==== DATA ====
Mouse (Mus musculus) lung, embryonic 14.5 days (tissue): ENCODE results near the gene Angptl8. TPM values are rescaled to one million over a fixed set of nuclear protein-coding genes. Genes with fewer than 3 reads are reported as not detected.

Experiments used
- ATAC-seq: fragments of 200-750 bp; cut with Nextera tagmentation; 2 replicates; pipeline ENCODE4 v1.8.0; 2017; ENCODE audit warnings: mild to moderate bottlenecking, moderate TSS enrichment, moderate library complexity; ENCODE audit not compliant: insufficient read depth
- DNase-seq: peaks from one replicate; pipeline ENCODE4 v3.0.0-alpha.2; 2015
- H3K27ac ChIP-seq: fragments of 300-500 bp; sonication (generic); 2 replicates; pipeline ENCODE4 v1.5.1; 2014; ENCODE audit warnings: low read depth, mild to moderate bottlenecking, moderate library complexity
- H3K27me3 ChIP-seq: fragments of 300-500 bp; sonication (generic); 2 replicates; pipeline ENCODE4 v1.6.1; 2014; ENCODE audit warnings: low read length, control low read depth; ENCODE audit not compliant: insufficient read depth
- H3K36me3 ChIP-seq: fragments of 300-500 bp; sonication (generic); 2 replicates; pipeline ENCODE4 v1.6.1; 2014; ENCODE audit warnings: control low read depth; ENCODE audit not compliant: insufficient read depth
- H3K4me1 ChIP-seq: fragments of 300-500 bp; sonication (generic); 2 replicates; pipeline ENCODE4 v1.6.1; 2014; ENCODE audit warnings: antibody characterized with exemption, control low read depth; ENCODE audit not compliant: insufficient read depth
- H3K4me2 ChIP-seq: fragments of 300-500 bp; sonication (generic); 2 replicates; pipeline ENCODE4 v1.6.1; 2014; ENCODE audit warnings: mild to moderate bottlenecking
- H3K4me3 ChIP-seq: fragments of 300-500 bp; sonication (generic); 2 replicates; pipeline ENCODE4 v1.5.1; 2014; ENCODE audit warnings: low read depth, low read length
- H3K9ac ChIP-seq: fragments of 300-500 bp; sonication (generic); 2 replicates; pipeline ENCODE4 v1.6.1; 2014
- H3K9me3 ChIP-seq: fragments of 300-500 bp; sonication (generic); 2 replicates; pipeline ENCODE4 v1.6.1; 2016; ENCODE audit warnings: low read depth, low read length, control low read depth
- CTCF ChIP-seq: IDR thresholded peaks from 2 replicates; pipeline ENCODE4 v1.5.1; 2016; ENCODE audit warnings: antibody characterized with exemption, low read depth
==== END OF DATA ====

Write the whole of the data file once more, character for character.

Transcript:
Mouse (Mus musculus) lung, embryonic 14.5 days (tissue): ENCODE results near the gene Angptl8. TPM values are rescaled to one million over a fixed set of nuclear protein-coding genes. Genes with fewer than 3 reads are reported as not detected.

Experiments used
- ATAC-seq: fragments of 200-750 bp; cut with Nextera tagmentation; 2 replicates; pipeline ENCODE4 v1.8.0; 2017; ENCODE audit warnings: mild to moderate bottlenecking, moderate TSS enrichment, moderate library complexity; ENCODE audit not compliant: insufficient read depth
- DNase-seq: peaks from one replicate; pipeline ENCODE4 v3.0.0-alpha.2; 2015
- H3K27ac ChIP-seq: fragments of 300-500 bp; sonication (generic); 2 replicates; pipeline ENCODE4 v1.5.1; 2014; ENCODE audit warnings: low read depth, mild to moderate bottlenecking, moderate library complexity
- H3K27me3 ChIP-seq: fragments of 300-500 bp; sonication (generic); 2 replicates; pipeline ENCODE4 v1.6.1; 2014; ENCODE audit warnings: low read length, control low read depth; ENCODE audit not compliant: insufficient read depth
- H3K36me3 ChIP-seq: fragments of 300-500 bp; sonication (generic); 2 replicates; pipeline ENCODE4 v1.6.1; 2014; ENCODE audit warnings: control low read depth; ENCODE audit not compliant: insufficient read depth
- H3K4me1 ChIP-seq: fragments of 300-500 bp; sonication (generic); 2 replicates; pipeline ENCODE4 v1.6.1; 2014; ENCODE audit warnings: antibody characterized with exemption, control low read depth; ENCODE audit not compliant: insufficient read depth
- H3K4me2 ChIP-seq: fragments of 300-500 bp; sonication (generic); 2 replicates; pipeline ENCODE4 v1.6.1; 2014; ENCODE audit warnings: mild to moderate bottlenecking
- H3K4me3 ChIP-seq: fragments of 300-500 bp; sonication (generic); 2 replicates; pipeline ENCODE4 v1.5.1; 2014; ENCODE audit warnings: low read depth, low read length
- H3K9ac ChIP-seq: fragments of 300-500 bp; sonication (generic); 2 replicates; pipeline ENCODE4 v1.6.1; 2014
- H3K9me3 ChIP-seq: fragments of 300-500 bp; sonication (generic); 2 replicates; pipeline ENCODE4 v1.6.1; 2016; ENCODE audit warnings: low read depth, low read length, control low read depth
- CTCF ChIP-seq: IDR thresholded peaks from 2 replicates; pipeline ENCODE4 v1.5.1; 2016; ENCODE audit warnings: antibody characterized with exemption, low read depth